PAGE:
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NCSA upgrading research network capacity

As part of the Blue Waters project, NCSA is substantially upgrading its networking capacity, giving researchers across the country the ability to move data more quickly than ever before. The center will have four 100-gigabit research connections when the work is completed in summer 2015:

  • Internet2, which connects to 260 universities, 65 government agencies, 40 regional and state education networks, and more institutions across the country. The network for the Extreme Science and Engineering Discovery Environment project (XSEDEnet) is built on Internet2, so this network is used heavily by researchers who use both Blue Waters and XSEDE resources. These researchers will now have even greater ability to move data from the smaller-scale XSEDE resources to Blue Waters.
  • MREN (the Metropolitan Research and Education Network) is used by many members of the Great Lakes Consortium for Petascale Computation, which allocates up to 2 percent of Blue Waters annually. The MREN connection will also provide connectivity to international networks, and NCSA can peer with ESnet via that link.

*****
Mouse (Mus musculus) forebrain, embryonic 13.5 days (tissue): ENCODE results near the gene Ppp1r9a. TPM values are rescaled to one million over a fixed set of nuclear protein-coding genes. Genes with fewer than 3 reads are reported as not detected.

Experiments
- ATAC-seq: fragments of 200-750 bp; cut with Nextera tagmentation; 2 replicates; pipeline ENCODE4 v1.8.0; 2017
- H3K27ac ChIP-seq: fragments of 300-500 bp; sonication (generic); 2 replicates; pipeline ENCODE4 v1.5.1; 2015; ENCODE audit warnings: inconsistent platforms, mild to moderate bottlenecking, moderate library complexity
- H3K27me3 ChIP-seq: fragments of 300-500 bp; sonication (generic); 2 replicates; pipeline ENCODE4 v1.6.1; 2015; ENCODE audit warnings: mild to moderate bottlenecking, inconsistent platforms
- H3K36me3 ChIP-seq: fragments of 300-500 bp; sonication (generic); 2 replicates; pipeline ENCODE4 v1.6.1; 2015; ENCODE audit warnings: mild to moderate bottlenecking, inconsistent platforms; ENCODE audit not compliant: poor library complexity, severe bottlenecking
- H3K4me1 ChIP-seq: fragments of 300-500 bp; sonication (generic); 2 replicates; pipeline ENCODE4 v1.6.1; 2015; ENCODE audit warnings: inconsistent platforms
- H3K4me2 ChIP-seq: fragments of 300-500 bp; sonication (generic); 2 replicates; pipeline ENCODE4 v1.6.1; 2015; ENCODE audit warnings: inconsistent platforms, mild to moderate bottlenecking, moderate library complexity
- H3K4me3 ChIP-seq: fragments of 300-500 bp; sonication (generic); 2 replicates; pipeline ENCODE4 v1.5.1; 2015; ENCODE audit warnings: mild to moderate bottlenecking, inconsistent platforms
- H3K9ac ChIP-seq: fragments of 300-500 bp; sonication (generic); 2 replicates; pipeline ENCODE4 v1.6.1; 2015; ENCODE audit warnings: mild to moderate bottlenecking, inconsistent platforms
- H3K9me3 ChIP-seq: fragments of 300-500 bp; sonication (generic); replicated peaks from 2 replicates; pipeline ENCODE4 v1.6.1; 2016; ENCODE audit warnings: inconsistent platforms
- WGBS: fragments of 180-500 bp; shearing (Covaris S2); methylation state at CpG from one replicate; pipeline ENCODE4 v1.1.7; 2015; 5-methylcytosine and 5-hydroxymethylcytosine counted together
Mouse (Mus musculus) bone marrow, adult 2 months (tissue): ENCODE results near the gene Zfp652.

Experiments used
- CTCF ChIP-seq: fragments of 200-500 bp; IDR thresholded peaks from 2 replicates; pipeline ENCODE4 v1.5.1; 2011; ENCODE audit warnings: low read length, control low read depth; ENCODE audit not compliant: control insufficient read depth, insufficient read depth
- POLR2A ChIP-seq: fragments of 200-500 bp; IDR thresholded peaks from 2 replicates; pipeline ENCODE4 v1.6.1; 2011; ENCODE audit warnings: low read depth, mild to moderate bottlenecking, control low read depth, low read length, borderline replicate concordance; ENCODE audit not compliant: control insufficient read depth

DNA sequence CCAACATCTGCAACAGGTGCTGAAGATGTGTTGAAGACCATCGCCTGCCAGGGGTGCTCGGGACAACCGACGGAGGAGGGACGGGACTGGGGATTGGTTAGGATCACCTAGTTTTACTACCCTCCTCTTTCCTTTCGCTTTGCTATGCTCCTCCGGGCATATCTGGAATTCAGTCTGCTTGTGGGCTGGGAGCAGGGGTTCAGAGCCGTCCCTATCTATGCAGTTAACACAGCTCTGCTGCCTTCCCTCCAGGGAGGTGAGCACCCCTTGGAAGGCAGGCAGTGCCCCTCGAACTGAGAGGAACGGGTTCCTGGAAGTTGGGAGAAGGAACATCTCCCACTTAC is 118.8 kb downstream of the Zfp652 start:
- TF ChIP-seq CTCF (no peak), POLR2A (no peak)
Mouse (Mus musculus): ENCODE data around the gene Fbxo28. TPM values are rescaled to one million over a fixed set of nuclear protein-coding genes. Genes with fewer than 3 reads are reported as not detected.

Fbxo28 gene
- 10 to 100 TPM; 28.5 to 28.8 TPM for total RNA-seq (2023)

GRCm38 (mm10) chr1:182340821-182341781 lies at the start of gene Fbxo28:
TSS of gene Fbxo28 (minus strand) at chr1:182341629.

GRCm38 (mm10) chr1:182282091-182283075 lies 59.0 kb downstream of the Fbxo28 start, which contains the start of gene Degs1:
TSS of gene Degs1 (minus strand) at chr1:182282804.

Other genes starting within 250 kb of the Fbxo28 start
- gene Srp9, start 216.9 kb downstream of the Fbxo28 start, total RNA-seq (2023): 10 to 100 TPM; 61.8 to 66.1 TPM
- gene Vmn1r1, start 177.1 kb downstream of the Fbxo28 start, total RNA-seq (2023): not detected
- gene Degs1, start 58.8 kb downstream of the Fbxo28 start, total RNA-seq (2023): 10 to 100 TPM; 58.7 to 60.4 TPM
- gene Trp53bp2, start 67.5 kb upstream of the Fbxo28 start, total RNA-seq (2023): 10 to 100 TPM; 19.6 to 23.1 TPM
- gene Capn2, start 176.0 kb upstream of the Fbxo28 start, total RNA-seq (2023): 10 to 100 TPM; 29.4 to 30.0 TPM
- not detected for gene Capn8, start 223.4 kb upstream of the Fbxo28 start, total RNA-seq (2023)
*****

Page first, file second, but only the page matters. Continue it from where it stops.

• CARNE (the Campus Advanced Research Network Environment) is the University of Illinois at Urbana-Champaign’s Science DMZ network; it is configured and optimized for high-volume bulk data transfer, remote experiment control, and data visualization for high-performance science applications. Also accessible via CARNE is CIC OmniPoP, which connects the members of the Committee on Institutional Cooperation—the 13 Big Ten universities, and the University of Chicago.
  • A fourth 100-gigabit connection is TBD.

“We believe this will make NCSA the most connected supercomputing center in the world,” said Tim Boerner, leader of NCSA’s networking team. “Researchers who previously were constrained by data transfer difficulties can now think big—they can move their data, and move it quickly, in order to advance and accelerate their research.”

NCSA is upgrading the full path from the Blue Waters system to the wide area network, which will enable single flow data rates greater than 10Gb/sec.

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